Table 1 provides the details of dosing characteristics. A variety of schedules tested in phase 1 trials shown for each agent along with the schedule approved, the mode of administration, and the time of infusion are depicted in [Table 1].
Table 1: Details of the dosing characteristics of immunotherapy

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A few things are common across all checkpoint inhibitors:

  1. Checkpoint inhibitors are antibodies and belong to either immunoglobulin G (IgG1) or IgG4 type. Hence, these are large molecules and have characteristics similar to antibodies/immunoglobulins
  2. Schedules are dosed based on the body weight and not the body surface area
  3. Schedules from 1 mg/kg to 10–20 mg/kg were tested
  4. Cycle durations approved are between 2 and 3 weeks
  5. Both dose per weight and flat doses are approved.

  Dose Selection from Phase 1 Data: Pharmacokinetics Top

The PK of the approved checkpoint inhibitors (monoclonal antibodies or mAbs) is similar to that of endogenous IgG. The typical volume of distribution of mAbs is comparable to plasma volume (i.e., 2–4 L); however, it has been shown that mAbs administered by all routes do reach the peripheral tissues. Drug receptor binding affinity and association–dissociation kinetics play an important role in distribution. Elimination occurs by both specific (target-mediated) and nonspecific (Fc-mediated) routes, accounting for the nonlinear and linear elimination PK, respectively. Following target saturation, the linear, nonspecific route of elimination is predominant, and accordingly, the half-life of these drugs ranges from 3 to 4 weeks.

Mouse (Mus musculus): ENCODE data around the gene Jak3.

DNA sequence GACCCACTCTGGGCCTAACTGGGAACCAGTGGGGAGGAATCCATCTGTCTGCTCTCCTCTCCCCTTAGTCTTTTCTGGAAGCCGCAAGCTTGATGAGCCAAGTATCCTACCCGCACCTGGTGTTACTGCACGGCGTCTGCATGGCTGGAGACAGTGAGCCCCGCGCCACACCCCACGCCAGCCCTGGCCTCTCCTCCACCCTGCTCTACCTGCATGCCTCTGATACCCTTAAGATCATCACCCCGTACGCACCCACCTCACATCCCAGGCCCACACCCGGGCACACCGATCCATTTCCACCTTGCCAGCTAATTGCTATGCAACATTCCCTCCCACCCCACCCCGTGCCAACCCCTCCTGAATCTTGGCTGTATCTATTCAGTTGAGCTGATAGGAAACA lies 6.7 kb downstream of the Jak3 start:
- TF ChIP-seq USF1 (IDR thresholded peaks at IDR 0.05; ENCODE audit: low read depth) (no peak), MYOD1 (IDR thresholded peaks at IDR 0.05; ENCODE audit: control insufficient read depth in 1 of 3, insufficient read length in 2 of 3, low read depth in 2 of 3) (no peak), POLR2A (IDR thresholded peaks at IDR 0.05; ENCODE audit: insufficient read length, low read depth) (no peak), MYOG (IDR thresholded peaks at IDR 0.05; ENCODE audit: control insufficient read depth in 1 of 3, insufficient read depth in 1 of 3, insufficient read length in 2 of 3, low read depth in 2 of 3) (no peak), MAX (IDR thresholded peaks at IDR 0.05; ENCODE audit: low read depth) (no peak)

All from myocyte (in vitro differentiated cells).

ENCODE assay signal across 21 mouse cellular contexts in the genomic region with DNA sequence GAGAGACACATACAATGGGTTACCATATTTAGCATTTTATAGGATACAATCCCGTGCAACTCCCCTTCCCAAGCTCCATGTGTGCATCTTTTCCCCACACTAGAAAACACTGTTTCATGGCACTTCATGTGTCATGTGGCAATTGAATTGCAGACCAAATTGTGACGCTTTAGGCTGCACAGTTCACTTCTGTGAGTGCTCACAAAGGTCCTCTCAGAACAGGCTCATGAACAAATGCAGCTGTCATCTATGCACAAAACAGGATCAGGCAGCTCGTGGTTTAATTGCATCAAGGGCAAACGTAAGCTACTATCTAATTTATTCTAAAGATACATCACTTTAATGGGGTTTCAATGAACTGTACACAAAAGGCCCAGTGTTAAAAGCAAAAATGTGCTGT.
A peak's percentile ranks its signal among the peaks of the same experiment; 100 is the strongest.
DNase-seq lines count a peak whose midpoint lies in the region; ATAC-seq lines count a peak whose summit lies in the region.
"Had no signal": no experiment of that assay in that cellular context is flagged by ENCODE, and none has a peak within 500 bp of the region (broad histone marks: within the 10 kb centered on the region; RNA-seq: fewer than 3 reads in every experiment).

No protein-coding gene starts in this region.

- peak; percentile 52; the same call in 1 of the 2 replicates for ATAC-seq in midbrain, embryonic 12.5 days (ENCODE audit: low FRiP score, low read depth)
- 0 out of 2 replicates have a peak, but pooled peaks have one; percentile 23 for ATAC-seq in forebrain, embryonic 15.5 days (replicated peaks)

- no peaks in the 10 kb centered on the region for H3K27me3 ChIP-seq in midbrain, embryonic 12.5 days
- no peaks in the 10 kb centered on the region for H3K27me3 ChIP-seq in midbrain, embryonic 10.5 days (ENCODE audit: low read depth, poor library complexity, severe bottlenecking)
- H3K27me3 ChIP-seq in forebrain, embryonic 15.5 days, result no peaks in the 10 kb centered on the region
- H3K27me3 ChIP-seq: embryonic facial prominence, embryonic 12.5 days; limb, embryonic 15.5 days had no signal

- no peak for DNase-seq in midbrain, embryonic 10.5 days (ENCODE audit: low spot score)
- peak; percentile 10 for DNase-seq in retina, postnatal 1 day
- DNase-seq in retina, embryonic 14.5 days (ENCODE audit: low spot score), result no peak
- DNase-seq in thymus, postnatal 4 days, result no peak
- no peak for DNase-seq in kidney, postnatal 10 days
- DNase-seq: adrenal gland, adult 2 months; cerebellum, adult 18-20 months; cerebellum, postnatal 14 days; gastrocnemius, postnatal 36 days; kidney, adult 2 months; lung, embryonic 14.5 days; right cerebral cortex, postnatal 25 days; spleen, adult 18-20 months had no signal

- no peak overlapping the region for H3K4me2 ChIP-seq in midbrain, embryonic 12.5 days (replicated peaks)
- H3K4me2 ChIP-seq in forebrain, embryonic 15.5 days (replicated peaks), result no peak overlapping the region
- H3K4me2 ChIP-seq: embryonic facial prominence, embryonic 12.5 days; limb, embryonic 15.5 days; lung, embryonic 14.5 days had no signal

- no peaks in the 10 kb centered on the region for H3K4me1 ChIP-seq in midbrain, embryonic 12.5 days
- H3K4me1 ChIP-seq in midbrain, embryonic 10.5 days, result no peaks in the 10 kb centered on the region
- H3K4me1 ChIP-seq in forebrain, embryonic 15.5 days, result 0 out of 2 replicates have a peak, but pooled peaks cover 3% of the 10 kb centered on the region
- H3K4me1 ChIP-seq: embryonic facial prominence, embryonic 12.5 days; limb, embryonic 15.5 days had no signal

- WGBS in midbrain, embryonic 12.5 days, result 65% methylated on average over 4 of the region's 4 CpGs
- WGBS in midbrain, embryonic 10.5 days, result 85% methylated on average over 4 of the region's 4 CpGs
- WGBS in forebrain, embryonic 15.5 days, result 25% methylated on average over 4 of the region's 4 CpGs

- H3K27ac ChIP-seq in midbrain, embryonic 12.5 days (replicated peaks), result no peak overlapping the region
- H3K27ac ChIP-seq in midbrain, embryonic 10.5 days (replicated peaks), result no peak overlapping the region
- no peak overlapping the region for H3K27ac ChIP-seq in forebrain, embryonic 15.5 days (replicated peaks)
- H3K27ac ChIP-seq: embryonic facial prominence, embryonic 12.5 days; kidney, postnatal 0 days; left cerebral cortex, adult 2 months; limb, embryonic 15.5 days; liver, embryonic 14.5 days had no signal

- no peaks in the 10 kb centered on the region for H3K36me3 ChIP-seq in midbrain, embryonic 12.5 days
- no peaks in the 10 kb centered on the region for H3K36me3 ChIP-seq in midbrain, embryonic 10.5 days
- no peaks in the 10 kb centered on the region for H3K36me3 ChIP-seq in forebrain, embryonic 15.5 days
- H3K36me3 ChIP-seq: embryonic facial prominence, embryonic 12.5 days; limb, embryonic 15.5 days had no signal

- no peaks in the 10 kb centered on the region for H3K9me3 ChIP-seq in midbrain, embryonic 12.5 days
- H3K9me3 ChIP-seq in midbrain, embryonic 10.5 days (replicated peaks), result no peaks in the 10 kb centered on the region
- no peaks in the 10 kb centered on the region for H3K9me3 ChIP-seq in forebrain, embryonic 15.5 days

Takeaways from [Table 2] that are important for the scheduling of immunotherapy:
Table 2: Table depicting the pharmacokinetics of the immunotherapy agents

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  1. Scheduling of any drug is primarily dependent on its half-life. Half-life is the time it takes for the plasma concentration or the amount of drug in the body to be reduced by 50%. In general, drugs are dosed at intervals equal to the half-life of the drug
  2. The terminal half-life of all immunotherapy drugs except avelumab is longer than 21 days. Despite this, the recommendation for dosing of nivolumab is once every 2 weeks. Pembrolizumab, a drug with a shorter half-life than nivolumab, has a recommended dosing interval of once in 3 weeks. The half-life of atezolizumab permits dosing at once-in-4-weeks intervals [42]
  3. This belief is further strengthened by the fact that a 480 mg flat dose of nivolumab has been used in certain trials at once-in-4-weeks intervals. This is based on the Checkmate 384 study, in which the dose of 480 mg once in 4 weeks was found to be noninferior to the dose of 240 mg once in 2 weeks.[43] This led to an FDA label change in April 2018, in which both the schedules were included. Similarly, a 400 mg dosing regimen of pembrolizumab leads to exposures that are similar to the approved 200 mg once-in-3-weeks dosing regimen [44]
  4. An argument could be made that a higher dose might have a longer half-life. However, this is not true. As shown in [Table 2], these agents have a 2-compartment model with linear elimination. This means that even if a higher dose is given, the half-life would remain the same
  5. Thus, there is a strong case for consideration of dosing of immunotherapy drugs once every 3–4 weeks.

  Dose Selection from Phase 1 Data: Pharmacodynamics (Programmed Cell Death) – a Case for Lower Dose Top

Target: T cell

The T-cell is the primary target of checkpoint inhibitors. In general, 20%–40% of peripheral blood T cells express PD-1 and 70%–75% of these are required to be occupied for the activation of the T cell. This target occupancy is a function of affinity of the antibody and its serum concentration, while serum concentration is a function of the dose and schedule of administration [Table 3].
Table 3: Pharmacodynamics of immunotherapy agents

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  Nivolumab – low-Dose Receptor Occupancy Top